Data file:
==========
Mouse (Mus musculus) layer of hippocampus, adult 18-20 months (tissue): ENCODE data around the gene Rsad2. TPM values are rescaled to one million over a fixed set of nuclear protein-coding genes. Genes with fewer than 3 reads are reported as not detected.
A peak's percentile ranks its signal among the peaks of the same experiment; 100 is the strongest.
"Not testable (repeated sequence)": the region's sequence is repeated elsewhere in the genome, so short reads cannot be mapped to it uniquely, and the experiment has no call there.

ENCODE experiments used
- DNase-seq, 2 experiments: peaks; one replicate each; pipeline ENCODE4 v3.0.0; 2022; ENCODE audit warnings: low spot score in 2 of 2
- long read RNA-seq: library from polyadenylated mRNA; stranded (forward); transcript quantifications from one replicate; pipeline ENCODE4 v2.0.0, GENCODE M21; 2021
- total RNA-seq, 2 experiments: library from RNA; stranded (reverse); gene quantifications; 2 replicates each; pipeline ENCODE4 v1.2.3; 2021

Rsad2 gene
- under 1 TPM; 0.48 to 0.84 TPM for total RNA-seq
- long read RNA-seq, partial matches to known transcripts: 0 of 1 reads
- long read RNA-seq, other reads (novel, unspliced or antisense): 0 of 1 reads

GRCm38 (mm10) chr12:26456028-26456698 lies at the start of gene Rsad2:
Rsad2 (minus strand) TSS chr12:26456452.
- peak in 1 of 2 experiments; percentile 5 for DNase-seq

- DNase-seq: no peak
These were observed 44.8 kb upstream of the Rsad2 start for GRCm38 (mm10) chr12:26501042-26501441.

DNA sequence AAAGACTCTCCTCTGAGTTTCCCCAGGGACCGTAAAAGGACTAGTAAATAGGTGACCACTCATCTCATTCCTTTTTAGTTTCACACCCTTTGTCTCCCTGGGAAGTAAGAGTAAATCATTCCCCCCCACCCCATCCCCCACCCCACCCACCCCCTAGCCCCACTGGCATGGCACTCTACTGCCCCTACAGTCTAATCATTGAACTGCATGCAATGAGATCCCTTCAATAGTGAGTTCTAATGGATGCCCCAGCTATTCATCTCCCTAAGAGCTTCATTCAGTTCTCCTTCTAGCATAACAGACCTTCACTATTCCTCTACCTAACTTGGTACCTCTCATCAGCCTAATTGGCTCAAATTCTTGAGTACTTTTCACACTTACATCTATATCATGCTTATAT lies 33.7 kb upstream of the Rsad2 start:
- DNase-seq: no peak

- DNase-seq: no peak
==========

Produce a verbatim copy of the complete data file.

Mouse (Mus musculus) layer of hippocampus, adult 18-20 months (tissue): ENCODE data around the gene Rsad2. TPM values are rescaled to one million over a fixed set of nuclear protein-coding genes. Genes with fewer than 3 reads are reported as not detected.
A peak's percentile ranks its signal among the peaks of the same experiment; 100 is the strongest.
"Not testable (repeated sequence)": the region's sequence is repeated elsewhere in the genome, so short reads cannot be mapped to it uniquely, and the experiment has no call there.

ENCODE experiments used
- DNase-seq, 2 experiments: peaks; one replicate each; pipeline ENCODE4 v3.0.0; 2022; ENCODE audit warnings: low spot score in 2 of 2
- long read RNA-seq: library from polyadenylated mRNA; stranded (forward); transcript quantifications from one replicate; pipeline ENCODE4 v2.0.0, GENCODE M21; 2021
- total RNA-seq, 2 experiments: library from RNA; stranded (reverse); gene quantifications; 2 replicates each; pipeline ENCODE4 v1.2.3; 2021

Rsad2 gene
- under 1 TPM; 0.48 to 0.84 TPM for total RNA-seq
- long read RNA-seq, partial matches to known transcripts: 0 of 1 reads
- long read RNA-seq, other reads (novel, unspliced or antisense): 0 of 1 reads

GRCm38 (mm10) chr12:26456028-26456698 lies at the start of gene Rsad2:
Rsad2 (minus strand) TSS chr12:26456452.
- peak in 1 of 2 experiments; percentile 5 for DNase-seq

- DNase-seq: no peak
These were observed 44.8 kb upstream of the Rsad2 start for GRCm38 (mm10) chr12:26501042-26501441.

DNA sequence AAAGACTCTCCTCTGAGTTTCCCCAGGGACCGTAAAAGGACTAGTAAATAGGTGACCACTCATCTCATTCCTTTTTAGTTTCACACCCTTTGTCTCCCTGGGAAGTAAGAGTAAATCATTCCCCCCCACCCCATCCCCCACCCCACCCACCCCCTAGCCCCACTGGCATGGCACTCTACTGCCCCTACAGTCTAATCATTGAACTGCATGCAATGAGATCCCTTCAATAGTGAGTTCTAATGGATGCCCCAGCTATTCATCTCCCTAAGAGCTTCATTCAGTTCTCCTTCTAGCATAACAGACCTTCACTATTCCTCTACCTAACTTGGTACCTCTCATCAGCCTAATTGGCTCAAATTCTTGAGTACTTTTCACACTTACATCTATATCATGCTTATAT lies 33.7 kb upstream of the Rsad2 start:
- DNase-seq: no peak

- DNase-seq: no peak